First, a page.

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The man behind the Internet’s most notorious “revenge porn” site is convinced he can’t be prosecuted for letting users post naked pictures of people without their consent.But he might have some trouble defending himself.
Hunter Moore, the creator of the now defunct IsAnyoneUp.com, is back with HunterMoore.TV, which lets users submit naked pictures of exes or enemies without that person’s consent.
He’s assured critics his morally questionable site is completely legally defensible thanks to Section 230 of the Communications Decency Act, which provides protections to website operators that post user-submitted content.
But the controversial case of Roommates.com and the Fair Housing Council of San Fernando Valley might torpedo that protection.
Roommates.com, a site that let people find roommates by answering questions about what they wanted in housemate, was sued in 2003 by the Fair Housing Council of San Fernando Valley, which claimed the site’s questionnaire was discriminatory, The Guardian reported Thursday.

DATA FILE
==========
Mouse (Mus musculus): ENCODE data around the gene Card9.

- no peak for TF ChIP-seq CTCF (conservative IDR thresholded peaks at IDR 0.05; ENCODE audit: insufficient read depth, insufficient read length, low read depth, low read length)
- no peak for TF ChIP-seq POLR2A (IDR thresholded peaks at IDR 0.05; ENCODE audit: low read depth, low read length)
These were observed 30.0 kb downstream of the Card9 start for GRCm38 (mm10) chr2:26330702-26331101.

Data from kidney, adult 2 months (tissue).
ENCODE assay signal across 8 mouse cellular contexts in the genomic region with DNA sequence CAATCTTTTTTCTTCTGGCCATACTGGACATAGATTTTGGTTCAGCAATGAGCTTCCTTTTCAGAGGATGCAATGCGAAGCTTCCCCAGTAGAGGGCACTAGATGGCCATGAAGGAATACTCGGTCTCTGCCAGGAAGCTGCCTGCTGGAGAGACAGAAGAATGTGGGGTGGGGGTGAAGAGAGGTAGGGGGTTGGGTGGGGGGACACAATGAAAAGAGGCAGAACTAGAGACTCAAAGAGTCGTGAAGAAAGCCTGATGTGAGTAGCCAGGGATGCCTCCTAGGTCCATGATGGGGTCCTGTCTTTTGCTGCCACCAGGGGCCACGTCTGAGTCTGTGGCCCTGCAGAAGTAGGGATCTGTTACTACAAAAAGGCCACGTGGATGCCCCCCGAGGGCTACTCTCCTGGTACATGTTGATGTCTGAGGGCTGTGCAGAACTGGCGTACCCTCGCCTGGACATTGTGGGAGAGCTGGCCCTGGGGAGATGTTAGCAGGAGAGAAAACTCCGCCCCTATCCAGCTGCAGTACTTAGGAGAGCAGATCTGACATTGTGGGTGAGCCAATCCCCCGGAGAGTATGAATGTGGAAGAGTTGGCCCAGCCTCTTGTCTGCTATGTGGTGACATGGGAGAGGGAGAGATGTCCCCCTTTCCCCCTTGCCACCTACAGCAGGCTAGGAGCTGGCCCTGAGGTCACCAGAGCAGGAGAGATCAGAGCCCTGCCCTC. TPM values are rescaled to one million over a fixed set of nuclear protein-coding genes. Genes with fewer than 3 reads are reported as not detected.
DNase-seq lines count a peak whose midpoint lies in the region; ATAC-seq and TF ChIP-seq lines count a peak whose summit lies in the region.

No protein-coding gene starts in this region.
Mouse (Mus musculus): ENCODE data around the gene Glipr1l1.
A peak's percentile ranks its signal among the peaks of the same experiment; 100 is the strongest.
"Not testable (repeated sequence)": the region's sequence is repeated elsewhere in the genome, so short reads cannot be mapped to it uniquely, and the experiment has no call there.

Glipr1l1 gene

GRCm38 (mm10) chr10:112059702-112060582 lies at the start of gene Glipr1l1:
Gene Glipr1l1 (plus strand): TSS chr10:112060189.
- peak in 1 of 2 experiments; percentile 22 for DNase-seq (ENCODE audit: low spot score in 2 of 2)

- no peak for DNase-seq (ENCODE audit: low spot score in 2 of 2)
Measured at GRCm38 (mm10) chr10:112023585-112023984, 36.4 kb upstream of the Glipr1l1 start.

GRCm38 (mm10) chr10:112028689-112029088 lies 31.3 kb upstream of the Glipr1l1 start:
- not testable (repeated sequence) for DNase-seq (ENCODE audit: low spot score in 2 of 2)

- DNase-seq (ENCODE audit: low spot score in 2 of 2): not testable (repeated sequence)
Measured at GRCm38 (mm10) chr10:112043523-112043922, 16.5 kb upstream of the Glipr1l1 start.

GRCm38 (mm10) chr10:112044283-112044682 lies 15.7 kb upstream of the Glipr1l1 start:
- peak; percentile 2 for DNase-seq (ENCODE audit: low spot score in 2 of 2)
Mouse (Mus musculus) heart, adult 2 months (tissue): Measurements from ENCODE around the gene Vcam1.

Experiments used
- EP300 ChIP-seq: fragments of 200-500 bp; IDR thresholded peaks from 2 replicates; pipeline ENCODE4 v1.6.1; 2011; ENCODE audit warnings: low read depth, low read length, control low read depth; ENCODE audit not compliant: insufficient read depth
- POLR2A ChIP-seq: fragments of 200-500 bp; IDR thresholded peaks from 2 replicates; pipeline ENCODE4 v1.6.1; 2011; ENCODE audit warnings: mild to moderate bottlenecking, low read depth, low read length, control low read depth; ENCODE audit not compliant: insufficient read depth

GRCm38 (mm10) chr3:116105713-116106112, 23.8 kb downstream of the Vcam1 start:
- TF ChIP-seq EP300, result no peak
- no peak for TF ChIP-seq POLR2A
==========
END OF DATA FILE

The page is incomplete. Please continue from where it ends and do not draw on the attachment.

The website’s creators claimed they were protected because the site’s content was submitted by users. But a district court in the Ninth Circuit ruled Section 230 didn’t actually apply because the site allowed users to discriminate.
The Ninth Circuit court of appeals affirmed the site couldn’t have immunity under the Communcations Decency Act because it was “inducing third parties to express illegal preferences.”
“It’s not clear necessarily that Hunter Moore’s [website] would fall within this roommates.com exception, but it could,” Boston College law professor Mary-Rose Papandrea told The Guardian, citing the fact that courts have been known to find loopholes to Section 230.